'Sea Change'

Photo by Janet Donovan
Max Kennedy, Bob Nixon, Liz Stevens
Max Kennedy, Bob Nixon, Liz Stevens

“The reason we’re here tonight is really because of David Smith and his family,” said Max Kennedy at a book party in his honor for Sea Change: A Man, A Boat, and A Journey Home at the residence of Sarah and Bob Nixon in Georgetown.  “I don’t know how many of you know the story of  The Pearl, but David is gonna tell us a little bit about it. The whole point of this book was to try to bring a real wooden schooner to Washington DC to represent The Pearl and to give children who are going to the public schools in DC a chance at experiential learning, a chance to experience the natural environment, and a chance also to understand what it was, to some degree, to try to escape to freedom.”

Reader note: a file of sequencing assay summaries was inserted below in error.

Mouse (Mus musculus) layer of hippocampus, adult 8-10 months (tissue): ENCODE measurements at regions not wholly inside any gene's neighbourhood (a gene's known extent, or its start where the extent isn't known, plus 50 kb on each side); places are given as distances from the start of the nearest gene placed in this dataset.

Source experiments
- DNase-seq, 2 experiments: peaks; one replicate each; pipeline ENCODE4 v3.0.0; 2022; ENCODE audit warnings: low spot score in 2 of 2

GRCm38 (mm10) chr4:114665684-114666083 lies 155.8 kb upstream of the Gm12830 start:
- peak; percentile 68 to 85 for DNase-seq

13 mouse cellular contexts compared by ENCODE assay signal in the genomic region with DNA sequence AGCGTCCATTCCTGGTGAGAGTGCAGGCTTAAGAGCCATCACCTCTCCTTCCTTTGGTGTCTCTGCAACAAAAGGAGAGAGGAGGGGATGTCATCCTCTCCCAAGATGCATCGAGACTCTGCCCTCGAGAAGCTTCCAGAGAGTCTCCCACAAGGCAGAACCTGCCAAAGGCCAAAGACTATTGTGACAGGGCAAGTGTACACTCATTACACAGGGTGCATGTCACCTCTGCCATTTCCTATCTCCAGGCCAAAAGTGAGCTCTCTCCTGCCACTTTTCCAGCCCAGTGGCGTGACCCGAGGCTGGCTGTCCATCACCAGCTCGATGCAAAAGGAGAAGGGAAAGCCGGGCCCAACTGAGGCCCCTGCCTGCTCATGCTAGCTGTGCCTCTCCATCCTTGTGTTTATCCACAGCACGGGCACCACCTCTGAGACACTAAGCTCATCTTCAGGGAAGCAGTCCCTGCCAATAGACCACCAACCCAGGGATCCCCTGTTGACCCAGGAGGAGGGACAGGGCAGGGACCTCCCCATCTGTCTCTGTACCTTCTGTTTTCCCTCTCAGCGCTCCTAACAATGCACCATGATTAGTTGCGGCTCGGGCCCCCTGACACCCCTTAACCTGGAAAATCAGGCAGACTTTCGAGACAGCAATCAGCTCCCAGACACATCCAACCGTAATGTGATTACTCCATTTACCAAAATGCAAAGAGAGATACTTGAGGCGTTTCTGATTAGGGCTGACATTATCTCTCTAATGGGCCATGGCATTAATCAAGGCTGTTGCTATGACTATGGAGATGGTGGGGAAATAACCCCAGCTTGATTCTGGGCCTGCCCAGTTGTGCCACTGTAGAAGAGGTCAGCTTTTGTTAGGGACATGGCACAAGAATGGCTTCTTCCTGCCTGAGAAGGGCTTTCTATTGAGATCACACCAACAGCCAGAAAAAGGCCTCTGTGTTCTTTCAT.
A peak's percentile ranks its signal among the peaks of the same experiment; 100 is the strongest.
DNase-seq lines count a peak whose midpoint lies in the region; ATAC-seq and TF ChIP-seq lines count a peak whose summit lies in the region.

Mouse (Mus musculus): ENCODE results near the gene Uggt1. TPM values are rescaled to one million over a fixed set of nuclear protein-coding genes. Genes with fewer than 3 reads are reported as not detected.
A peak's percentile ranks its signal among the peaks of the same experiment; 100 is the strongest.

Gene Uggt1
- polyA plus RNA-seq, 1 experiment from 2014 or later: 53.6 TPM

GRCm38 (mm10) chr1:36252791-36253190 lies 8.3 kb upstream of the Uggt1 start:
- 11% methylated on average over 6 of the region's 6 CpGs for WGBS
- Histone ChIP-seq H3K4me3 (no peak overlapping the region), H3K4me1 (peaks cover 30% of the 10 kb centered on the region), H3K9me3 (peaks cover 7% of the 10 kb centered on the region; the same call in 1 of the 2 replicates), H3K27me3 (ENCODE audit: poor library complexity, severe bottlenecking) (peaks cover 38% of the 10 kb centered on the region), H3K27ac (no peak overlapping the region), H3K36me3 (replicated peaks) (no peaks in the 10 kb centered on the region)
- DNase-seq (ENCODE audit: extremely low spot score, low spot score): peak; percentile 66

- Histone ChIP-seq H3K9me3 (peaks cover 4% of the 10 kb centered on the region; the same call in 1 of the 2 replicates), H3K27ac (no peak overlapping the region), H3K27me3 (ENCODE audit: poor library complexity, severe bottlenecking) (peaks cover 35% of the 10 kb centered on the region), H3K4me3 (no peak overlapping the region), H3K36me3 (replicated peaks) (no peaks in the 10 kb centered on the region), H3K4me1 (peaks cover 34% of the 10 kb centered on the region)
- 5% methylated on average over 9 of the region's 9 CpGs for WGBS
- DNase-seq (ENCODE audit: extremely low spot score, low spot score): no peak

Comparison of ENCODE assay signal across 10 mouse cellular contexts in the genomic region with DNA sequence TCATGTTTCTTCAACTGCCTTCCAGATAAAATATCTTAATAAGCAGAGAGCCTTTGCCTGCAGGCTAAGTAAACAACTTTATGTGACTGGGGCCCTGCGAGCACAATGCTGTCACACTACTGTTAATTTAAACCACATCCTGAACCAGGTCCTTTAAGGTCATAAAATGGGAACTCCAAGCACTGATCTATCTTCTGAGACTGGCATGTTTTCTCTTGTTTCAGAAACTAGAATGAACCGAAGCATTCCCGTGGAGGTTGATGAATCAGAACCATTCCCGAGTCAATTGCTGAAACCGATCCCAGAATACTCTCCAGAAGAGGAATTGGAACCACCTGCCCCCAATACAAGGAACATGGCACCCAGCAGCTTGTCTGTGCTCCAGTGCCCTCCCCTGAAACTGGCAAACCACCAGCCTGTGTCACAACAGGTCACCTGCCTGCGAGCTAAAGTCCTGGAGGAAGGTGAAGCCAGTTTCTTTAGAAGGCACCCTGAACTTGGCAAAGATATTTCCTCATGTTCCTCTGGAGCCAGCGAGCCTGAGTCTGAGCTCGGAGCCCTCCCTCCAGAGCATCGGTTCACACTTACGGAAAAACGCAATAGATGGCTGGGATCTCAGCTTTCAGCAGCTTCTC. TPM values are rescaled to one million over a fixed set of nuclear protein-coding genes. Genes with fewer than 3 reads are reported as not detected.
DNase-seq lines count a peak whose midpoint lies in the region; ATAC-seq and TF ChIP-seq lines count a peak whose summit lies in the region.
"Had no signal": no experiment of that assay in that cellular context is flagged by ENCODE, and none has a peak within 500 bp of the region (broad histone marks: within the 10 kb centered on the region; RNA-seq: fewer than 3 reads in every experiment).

First things first: “The Pearl Incident was the largest recorded nonviolent escape attempt by slaves in United States history. On April 15, 1848, seventy-seven slaves attempted to escape Washington D.C. by sailing away on a schooner called The Pearl. Their plan was to sail south on the Potomac River, then north up the Chesapeake Bay and Delaware River to the free state of New Jersey, a distance of nearly 225 miles (362 km). The attempt was organized by both abolitionist whites and free blacks, who expanded the plan to include many more slaves. Paul Jennings, a former slave who had served President James Madison, helped plan the escape. The slaves, including men, women and children, found their passage delayed by winds running against the ship. Two days later, they were captured on the Chesapeake Bay near Point Lookout, Maryland by an armed posse traveling by steamboat. As punishment, the owners sold most of the slaves to traders who took them to the Deep South.”  Wikipedia